Moving is stressful enough. But what if your belongings get lost or damaged in the process? That’s where moving insurance comes in.


There’s nothing quite so satisfying as watching movers load the last box into the moving truck and drive away. Now it’s just you, your car, your family, dog or air plant (what have you), and the open road. With the truck on its way, you’re free to worry about far less.

… or are you?

Unfortunately, putting your items in a moving truck doesn’t guarantee they’ll arrive at your new home safely (even if you drive them yourself). That’s where moving insurance comes in, helping you deal with items that get lost or damaged along the way. Here’s how it works.

A Brief Crash Course in Moving Insurance

Before you get moving insurance, it’s important to do your research. Getting the wrong type of insurance, or signing up for a policy that doesn’t actually cover your move, is as bad as getting nothing at all. (Worse, in fact, because it’s a waste of money.)

To make the right choice, you’ll first need to make several decisions, including who will move your items, what type of insurance will cover them most effectively and how much you’ll insure your possessions for.

Stack of colorful dishes

Which Is Safer, Moving Items Yourself or With a Company?

Many people automatically assume that in order to get insurance, you have to hire movers. That’s not actually the case. While moving companies do offer coverage, and contracting through them is perhaps the easiest way to insure your items, you can also use other channels.

For instance, while formerly they only offered liability and vehicle coverage, DIY moving companies such as U-Haul now offer insurance that covers your possessions as well. This is essential, points out the moving website, because “all major credit cards and most car insurance policies do not typically cover our rental equipment.”

It is also possible that your homeowners or renters insurance will cover items during your move. However, oftentimes this coverage isn’t as comprehensive as what’s available from a moving company. And you definitely shouldn’t assume your possessions are covered, as some policies exclude items once they’re out the door or before they come in. If neither your old nor new policy will help you out, you’ll need to get a moving insurance policy.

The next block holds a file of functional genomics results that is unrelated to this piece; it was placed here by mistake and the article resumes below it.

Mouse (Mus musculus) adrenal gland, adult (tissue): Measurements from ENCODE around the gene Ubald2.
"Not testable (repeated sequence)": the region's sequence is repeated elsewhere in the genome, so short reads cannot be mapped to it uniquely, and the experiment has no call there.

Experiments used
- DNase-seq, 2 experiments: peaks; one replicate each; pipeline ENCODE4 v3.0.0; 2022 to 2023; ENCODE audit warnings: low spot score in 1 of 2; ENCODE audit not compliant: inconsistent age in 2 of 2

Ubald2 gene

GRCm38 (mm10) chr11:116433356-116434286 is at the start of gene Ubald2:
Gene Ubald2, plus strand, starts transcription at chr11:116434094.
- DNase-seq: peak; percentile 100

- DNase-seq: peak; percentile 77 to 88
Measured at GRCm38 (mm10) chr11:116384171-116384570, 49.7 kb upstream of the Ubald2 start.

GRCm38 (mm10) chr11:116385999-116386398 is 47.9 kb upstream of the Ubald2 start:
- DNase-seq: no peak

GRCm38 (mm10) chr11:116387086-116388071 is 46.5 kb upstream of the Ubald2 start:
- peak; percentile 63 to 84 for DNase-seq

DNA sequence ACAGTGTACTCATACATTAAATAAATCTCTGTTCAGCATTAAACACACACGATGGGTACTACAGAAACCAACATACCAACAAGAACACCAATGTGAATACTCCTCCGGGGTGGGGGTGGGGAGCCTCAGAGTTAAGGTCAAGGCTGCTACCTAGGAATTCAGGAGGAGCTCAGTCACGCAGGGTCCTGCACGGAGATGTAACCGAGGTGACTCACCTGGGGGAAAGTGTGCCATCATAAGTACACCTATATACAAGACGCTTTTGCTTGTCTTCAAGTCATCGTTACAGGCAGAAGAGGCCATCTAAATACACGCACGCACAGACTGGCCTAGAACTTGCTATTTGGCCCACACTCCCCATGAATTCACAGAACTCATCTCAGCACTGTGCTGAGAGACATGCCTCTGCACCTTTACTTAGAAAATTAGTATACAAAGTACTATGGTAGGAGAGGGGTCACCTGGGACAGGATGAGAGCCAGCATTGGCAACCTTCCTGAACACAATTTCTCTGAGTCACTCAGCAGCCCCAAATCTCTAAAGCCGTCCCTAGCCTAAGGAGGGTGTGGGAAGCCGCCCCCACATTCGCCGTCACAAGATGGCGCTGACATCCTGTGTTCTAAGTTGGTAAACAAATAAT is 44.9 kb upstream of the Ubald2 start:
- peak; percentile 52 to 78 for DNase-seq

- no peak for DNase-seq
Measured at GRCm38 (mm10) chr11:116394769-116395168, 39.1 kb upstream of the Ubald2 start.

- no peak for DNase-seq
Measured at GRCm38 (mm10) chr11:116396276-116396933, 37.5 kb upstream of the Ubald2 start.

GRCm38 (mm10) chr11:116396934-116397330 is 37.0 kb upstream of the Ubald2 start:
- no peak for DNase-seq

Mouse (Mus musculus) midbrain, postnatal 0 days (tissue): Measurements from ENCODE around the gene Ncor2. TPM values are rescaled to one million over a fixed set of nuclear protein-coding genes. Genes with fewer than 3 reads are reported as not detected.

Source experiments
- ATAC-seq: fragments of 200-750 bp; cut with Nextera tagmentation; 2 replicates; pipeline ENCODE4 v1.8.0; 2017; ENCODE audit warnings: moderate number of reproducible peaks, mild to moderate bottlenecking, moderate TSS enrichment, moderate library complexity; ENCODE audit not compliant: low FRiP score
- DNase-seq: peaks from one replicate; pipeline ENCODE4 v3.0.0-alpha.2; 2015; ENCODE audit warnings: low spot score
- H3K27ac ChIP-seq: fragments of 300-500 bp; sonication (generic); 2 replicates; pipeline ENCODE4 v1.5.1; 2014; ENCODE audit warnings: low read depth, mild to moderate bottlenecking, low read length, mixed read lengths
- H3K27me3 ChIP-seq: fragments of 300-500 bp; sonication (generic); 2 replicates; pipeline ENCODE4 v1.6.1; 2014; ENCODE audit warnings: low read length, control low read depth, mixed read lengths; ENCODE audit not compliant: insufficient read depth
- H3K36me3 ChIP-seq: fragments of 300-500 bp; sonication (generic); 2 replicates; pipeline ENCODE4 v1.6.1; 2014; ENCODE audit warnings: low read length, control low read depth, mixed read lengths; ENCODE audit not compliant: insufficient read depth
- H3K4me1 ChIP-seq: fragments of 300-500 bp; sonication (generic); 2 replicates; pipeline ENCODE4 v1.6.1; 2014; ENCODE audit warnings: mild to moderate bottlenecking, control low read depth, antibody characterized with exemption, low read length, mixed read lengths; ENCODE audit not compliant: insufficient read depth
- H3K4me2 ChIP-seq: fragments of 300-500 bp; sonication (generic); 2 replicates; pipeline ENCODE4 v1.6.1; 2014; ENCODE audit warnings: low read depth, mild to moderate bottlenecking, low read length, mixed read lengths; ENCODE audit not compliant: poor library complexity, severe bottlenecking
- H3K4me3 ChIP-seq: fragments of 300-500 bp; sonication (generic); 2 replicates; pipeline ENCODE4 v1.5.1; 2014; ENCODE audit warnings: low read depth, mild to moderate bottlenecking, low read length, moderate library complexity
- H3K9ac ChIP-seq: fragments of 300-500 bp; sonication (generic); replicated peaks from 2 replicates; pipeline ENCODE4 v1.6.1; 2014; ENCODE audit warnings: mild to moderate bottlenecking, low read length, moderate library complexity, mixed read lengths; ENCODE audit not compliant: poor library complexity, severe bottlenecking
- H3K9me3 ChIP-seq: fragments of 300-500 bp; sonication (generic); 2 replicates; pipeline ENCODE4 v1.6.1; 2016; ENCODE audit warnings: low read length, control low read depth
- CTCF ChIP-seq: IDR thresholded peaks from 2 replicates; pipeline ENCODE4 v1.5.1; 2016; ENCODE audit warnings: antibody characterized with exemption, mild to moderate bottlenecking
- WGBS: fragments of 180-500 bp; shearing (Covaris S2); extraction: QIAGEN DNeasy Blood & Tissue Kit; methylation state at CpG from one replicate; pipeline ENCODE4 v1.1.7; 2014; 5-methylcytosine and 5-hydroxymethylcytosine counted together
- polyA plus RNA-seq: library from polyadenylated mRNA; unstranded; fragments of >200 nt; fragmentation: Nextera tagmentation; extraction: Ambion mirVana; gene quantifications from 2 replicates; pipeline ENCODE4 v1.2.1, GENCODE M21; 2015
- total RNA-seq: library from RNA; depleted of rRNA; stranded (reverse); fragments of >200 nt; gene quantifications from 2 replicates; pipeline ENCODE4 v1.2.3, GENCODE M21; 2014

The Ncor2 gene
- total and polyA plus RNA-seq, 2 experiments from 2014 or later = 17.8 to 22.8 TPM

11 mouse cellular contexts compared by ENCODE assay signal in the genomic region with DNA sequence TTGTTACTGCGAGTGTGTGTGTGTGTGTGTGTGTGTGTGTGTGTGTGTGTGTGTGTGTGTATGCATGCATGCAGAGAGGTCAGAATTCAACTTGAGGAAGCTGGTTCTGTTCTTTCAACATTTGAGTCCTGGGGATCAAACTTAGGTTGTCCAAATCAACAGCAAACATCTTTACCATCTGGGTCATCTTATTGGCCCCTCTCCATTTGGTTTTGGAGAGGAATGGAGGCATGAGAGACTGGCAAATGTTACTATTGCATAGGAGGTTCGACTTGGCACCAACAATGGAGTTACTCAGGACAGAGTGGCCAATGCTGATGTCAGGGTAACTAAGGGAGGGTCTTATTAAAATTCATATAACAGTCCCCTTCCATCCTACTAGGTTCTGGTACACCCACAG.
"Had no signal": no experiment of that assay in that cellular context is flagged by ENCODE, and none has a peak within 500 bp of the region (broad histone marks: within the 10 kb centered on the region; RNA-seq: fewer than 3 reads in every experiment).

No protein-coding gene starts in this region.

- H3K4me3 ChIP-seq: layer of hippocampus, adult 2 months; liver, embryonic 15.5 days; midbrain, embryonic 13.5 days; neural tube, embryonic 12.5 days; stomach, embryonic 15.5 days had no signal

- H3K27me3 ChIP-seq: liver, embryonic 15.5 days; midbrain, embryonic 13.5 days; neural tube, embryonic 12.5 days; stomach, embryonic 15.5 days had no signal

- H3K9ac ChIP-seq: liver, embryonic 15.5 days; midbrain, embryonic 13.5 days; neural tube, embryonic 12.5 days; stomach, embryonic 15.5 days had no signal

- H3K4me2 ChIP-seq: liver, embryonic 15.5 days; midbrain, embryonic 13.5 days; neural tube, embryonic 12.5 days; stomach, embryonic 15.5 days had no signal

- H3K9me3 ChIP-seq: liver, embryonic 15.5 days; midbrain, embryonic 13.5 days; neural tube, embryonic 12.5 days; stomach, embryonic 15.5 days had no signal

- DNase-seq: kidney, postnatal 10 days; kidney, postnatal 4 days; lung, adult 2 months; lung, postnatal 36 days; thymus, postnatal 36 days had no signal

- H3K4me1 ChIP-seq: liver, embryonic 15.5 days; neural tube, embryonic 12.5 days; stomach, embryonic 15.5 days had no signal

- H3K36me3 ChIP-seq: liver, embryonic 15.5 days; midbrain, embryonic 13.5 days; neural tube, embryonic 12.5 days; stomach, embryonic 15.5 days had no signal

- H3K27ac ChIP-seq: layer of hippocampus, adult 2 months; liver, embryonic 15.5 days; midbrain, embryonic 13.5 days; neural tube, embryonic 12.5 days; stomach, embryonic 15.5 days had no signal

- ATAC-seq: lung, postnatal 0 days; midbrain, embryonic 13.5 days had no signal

Types of Moving Insurance

More specifically, there are several types of moving insurance. These include:

  • A trip transit policy in homeowners or renters insurance, which again, is not guaranteed
  • Basic carrier liability, which covers your possessions at a flat per-pound rate, usually less than a dollar, which obviously won’t cover expensive electronics or antiques
  • Full value protection, which is not necessarily the full value that you would assign, so make sure your carrier and you are on the “same page” when it comes to the coverage amount
  • Separate liability insurance, which is a policy that specifies an overall coverage amount that the carrier has to pay on top of the per-pound rate if something gets lost or damaged

Choose Your Moving Insurance Level

Once you choose a type of moving insurance that will work for you, it’s time to choose the amount of your policy.

  • How many items you have and how important those items are to you
  • How breakable the items are and whether you can protect those items during packing
  • Where you’re going and whether you can replace those items easily once you get there
  • How expensive the items are and whether they might be targets for theft

To the last point, you should always take financial records, deeds, titles, jewelry, cash, passports, Social Security cards and other forms of identification, and especially sentimental items, with you in your car.

Keep in mind that the price of the policy is linked directly to the coverage amount, so the final factor in choosing your level of coverage is how much you can afford to spend. When thinking this through, make sure to take other moving costs into account and balance those with your desired level of coverage.

Dealing With the Worst Case Scenario

Sometimes, unfortunately, even the most conscientious movers lose or damage items. Even more unfortunately, not all movers are conscientious. If your items go missing or show up broken, it’s time to put that moving insurance to work.

What to Do When Items Get Lost

Person stressed out over moving with boxes in background